One might think that a simple hour-long interview, even an interview with a minor celebrity like Mark Zuckerberg, the 23-year-old founder and CEO of Facebook, would not be enough to inspire bitter heckling and furious public attacks, but one would be wrong.
Sarah Lacy, an author and columnist for Business Week magazine, has interviewed Zuckerberg previously, and was given the assignment to interview him again in front of a crowd of 1000+ attendees of the SXSW Interactive Festival, a five-day media technology conference that recently concluded in
The consensus appears to be that the interview was not the greatest ever conducted, but there is a fair amount of disagreement over just how bad it was, as well as exactly why it was so bad. Zuckerberg is apparently notoriously difficult to interview, and a number of people felt that Lacy didn’t ask good questions, injected too much of herself into the interview, or wasn’t enough of a geek to be a good interviewer of Zuckerberg.
One may agree or disagree with any of these assessments (and you can decide for yourself if you watch the video of the interview), but what I find fascinating is the role that Twitter played in what has become a fairly big story, as well as the difference between immediate reactions to the interview compared to later reactions to the interview.
According to a number of articles and blog posts, as well as Twitter's own post archives, reactions of Twitterers to the interview began almost immediately after the interview started, and criticism of Lacy in particular was in some cases downright nasty. This early post from a Wired magazine blog declared the interview to be "disastrous," described Lacy’s interview technique as "unorthodox," and reported on several angry Twitter posts, including one that blamed Lacy for the "train wreck of an interview."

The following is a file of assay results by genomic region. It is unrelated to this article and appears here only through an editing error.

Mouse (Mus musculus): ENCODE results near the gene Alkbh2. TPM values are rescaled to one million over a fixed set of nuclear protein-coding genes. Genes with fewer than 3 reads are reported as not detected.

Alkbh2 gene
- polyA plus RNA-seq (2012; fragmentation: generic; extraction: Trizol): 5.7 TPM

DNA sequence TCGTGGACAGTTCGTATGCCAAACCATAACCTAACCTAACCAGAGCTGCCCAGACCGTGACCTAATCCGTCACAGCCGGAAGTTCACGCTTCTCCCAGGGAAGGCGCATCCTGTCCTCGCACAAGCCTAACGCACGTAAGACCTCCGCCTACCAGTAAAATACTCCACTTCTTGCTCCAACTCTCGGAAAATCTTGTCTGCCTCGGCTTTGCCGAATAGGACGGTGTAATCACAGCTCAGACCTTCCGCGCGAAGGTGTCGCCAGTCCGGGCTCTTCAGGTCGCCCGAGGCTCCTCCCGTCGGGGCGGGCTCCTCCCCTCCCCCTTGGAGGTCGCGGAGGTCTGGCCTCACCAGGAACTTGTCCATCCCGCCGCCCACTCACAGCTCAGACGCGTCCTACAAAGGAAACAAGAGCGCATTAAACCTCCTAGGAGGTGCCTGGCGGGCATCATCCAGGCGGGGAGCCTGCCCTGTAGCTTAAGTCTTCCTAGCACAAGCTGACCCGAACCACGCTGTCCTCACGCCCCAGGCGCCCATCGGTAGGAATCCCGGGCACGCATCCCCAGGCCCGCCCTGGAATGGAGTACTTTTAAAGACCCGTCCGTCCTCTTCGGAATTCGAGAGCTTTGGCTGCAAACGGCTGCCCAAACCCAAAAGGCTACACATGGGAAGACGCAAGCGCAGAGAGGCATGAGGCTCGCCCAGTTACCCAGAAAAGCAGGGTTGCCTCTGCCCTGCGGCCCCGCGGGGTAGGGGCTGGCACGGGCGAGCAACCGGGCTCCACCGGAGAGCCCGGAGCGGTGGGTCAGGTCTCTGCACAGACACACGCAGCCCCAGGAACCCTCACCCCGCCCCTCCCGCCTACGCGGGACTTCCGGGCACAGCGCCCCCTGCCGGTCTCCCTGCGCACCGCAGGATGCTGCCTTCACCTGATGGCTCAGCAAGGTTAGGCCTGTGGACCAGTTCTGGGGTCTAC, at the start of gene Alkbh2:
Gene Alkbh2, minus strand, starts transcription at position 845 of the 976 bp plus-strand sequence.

But later blog posts contained quite a bit more information, including additional facts as well as some expert analysis. This post by Brian Solis offers an excellent analysis of the interview, based on a post-interview interview that he conducted with Sarah Lacy. Among the things he learned:
- This keynote was designed in collaboration with SXSW. They wanted a conversational fireside chat that was representative of their friendship. Together, they decided that they would forgo Q&A in advance. They hired Lacy because she’s a "business" reporter, not a developer or a geek capable of asking technical questions. They wanted a business discussion. But, since its SXSW and not the Web 2.0 Summit, they wanted it to be fun, lively, and engaging.
- SXSW selected Sarah because of the unique, and professional, friendship she has with Mark. [She’s known him since he was 19.]
Another fascinating post was by Robert Scoble, one of the members of the "Audience of Twittering Assholes," and a well-known tech and social media blogger. In it, he offers his perspective on what happened and why. A particularly interesting comment:
I hate being captive in an audience when the people on stage don’t have a feedback loop going with the audience. We're used to living a two-way life online and expect it when in an audience too. Our expectations of speakers and people on stage have changed, for better or for worse.
While I think that a number of the early criticisms of Lacy on Twitter were mean-spirited and inappropriate, there's no doubt that the presence of Twitter and other online chat room style applications has changed the way certain events can be conducted, and as seen in the Lacy-Zuckerberg interview, many participants will make use of the "immediate feedback" nature of these applications even if the event organizers didn't plan on that. As an evaluator and data analyst, I'm interested not only in how these applications might be used to evaluate conferences, seminars, and other events, but also in how they can change the nature of the event itself.
I plan to post more about this soon. Meanwhile, here are a few more excellent posts and articles about the Lacy-Zuckerberg interview: